The official estimate of the wild tigers in Peninsular Malaysia is only 500, a sharp decline from 3000 estimated in the 1950s, explained wildlife biologist Dr Kae Kawanishi.
“Snares kill indiscriminately. This illegal act of cruelty should be condemned by the whole society. Despite the harsh penalty imposed by the law, it has been a major problem to wildlife throughout the country,” said Kae a member of the Malaysian Conservation Alliance for Tigers Secretariat.
“In order for the Malaysia to realize the goal of the National Tiger Action Plan, which is to double the number of wild tigers in the country by the year 2020, poaching cannot be tolerated,” she added.
“At the rate Tigers are being killed throughout their entire range, they do not stand a chance, but here in Malaysia, there is still hope of saving tigers. It will mean increasing enforcement efforts to protect crucial strongholds such as the Belum-Temengor complex and coming down hard on poachers,” said Chris R. Shepherd, TRAFFIC Southeast Asia’s Regional Acting Director.
“These poachers are criminals, and are robbing the world of one of the most amazing species to have ever walked the earth”, he said.
The front paw of the tiger caught in the snare.
- Pictures courtesy of WWF Malaysia
Note to Editor:For further information on the incident, kindly contact Puan Shabrina Shariff, Director of Perak Department of Wildlife and National Parks. Email: firstname.lastname@example.org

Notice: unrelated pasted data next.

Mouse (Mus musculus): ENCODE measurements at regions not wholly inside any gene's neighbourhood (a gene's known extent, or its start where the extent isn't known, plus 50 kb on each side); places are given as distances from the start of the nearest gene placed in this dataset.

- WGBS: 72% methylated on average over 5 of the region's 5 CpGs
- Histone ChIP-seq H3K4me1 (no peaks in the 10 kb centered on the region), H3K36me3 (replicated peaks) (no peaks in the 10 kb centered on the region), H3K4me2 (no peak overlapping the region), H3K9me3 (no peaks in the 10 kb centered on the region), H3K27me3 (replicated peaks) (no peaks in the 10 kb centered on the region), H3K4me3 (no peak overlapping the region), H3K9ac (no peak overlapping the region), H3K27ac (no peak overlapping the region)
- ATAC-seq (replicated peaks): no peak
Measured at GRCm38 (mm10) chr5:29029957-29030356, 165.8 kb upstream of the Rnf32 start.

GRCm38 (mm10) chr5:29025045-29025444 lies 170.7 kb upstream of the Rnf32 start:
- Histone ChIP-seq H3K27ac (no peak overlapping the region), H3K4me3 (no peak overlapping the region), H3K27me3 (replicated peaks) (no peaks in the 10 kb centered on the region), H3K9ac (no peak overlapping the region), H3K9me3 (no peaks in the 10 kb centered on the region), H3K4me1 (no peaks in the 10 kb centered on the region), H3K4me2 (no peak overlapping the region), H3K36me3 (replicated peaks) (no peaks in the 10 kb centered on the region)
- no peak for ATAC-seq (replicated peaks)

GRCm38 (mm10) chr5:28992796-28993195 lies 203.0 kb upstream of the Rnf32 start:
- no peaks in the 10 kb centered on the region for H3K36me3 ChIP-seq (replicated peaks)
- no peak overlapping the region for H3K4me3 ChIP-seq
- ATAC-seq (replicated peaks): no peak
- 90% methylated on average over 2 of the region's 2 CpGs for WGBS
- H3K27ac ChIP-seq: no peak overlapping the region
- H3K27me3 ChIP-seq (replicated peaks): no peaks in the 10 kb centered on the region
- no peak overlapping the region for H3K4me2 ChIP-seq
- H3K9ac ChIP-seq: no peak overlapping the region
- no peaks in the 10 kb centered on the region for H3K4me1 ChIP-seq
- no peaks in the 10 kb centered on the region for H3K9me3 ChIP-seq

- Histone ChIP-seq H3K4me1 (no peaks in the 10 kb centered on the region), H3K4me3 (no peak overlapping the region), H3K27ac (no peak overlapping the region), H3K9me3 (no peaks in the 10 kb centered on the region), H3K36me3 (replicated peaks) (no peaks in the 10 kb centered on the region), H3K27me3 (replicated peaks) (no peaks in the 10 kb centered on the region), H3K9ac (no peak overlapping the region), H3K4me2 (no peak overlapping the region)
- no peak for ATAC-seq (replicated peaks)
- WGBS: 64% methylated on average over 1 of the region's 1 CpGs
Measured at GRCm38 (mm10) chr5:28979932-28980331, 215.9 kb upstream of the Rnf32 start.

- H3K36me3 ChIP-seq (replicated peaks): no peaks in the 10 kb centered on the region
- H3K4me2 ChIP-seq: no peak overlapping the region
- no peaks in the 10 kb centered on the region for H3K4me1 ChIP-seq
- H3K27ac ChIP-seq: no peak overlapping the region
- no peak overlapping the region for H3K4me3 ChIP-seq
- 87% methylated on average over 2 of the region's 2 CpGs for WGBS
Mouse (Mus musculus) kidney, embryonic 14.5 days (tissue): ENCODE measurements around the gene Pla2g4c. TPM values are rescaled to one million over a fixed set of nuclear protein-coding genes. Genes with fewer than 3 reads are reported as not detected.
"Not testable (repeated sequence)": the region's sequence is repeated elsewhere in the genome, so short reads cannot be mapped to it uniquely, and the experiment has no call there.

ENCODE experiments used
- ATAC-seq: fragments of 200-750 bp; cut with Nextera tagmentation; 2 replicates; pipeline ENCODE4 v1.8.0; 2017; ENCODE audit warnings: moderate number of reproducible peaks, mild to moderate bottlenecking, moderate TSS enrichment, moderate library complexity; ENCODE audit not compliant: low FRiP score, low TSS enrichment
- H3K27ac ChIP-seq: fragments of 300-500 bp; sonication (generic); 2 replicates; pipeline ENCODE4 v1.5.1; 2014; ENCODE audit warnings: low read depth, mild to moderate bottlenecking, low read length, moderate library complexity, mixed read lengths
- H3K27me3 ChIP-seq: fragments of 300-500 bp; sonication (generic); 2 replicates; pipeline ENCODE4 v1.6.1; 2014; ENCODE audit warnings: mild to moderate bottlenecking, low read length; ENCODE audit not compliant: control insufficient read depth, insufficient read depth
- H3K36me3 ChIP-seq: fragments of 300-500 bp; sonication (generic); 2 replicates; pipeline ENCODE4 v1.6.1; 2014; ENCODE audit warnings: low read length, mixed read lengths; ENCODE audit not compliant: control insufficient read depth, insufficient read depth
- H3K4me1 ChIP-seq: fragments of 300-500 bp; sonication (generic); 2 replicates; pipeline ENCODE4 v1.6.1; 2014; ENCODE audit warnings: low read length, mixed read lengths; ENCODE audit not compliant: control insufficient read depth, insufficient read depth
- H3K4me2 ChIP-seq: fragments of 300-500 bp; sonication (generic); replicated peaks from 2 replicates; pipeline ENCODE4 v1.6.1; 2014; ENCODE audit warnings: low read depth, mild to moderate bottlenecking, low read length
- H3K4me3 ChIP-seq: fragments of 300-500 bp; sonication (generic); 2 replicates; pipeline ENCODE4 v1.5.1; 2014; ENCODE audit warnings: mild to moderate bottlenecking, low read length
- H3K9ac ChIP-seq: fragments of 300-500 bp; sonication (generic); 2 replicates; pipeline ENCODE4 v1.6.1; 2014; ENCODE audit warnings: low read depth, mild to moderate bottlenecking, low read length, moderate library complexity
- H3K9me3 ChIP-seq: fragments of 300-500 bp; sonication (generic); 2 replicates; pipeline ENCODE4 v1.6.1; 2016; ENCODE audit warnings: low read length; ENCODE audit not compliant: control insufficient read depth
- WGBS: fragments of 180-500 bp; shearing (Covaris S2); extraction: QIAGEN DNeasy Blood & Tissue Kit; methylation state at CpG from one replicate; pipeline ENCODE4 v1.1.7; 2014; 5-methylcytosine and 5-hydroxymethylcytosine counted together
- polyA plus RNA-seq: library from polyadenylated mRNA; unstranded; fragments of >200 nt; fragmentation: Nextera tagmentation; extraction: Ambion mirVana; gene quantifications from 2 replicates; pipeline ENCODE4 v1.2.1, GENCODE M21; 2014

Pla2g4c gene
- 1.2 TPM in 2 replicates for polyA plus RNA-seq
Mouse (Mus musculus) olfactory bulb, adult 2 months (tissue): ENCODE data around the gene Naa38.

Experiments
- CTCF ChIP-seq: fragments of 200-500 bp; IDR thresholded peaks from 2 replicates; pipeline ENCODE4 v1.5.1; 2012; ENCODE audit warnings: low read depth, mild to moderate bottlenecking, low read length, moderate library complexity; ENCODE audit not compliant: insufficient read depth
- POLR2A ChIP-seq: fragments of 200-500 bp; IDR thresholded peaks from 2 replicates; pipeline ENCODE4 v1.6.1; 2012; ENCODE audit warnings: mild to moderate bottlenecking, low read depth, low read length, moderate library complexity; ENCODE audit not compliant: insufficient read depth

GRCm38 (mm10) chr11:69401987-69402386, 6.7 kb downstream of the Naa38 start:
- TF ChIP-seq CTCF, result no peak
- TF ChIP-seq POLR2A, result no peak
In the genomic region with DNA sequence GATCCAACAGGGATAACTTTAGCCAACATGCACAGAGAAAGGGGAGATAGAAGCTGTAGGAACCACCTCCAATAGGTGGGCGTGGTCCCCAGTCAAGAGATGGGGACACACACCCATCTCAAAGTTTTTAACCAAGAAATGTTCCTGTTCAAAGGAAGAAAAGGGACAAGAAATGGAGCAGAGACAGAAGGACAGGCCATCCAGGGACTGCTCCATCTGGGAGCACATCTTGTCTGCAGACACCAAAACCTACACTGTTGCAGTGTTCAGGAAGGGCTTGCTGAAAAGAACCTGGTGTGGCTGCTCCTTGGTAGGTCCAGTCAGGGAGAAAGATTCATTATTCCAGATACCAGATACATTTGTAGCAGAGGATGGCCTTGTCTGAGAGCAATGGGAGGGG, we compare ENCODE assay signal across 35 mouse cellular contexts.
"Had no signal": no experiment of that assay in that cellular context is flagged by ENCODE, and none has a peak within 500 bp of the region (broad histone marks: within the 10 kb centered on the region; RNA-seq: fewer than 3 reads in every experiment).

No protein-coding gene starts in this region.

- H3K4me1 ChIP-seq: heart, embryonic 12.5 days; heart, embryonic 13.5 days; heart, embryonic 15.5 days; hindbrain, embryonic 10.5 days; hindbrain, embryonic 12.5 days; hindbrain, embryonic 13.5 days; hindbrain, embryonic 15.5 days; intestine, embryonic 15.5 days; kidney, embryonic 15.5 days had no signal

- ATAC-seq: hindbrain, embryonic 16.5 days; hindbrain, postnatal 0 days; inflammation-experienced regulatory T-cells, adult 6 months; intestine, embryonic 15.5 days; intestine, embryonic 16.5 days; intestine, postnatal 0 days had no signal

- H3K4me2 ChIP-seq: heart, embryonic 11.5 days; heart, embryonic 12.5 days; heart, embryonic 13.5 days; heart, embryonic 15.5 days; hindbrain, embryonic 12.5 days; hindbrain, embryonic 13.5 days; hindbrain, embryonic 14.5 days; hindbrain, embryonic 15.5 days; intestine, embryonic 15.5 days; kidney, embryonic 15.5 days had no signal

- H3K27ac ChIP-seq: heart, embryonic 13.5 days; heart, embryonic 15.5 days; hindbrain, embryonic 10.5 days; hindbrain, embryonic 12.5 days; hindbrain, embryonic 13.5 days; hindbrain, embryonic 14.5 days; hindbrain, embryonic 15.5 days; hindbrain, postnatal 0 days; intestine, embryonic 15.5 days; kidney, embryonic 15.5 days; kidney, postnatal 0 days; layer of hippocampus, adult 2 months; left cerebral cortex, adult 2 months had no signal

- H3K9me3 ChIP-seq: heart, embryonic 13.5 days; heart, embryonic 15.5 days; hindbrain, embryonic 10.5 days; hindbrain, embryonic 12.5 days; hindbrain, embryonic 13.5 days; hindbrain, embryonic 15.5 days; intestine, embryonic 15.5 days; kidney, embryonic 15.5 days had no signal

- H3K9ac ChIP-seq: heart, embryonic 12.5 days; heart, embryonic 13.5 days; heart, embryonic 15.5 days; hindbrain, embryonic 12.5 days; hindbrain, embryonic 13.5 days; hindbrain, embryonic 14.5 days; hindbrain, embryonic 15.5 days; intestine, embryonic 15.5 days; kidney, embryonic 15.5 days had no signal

Elizabeth John, Senior Communications Officer, TRAFFIC Southeast Asia, Tel: 012 2079790, E-mail: email@example.com
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============================================================================== Please Wong’s notes: read more about the poaching and the snaring of wildlife in malaysian rainforest:
“ Snares are by far any wildlife and conservationists’ nightmare. Snares are easy to make and set, cheap, light to carry, and most importantly, they are effective! You will be amazed with how similar the mechanism of snares across different continents in the world and low long human have been using the same kind of design for snaring wildlife simply because they works. In order to increase the efficiency of these snares, most hunters or poachers would construct a simple fence on the forest floor for kilometers and left little “gap” or “opening” where the loop of the snares is set. When an animal traveling on the forest floor and come across the fence, they tend to follow the fence and funneled to the little gap and they try to across the fence through that little opening where poachers already set the deathly loop on the floor awaited for their kills. As you can imagine, these snares are set by hundreds as they are cheap and easy to carry into the forest interior. What make snares a true nightmare for everyone who care about wildlife is that they do not discriminate what species of wildlife can be their next victim. Willdife as small as a pheasants, mousedeer, pangolins, civets, muntjacts, wild boar, deer, bears, and all the way range to large mammals like rhinos and elephants are some of the common victims of snares. Now is a tiger!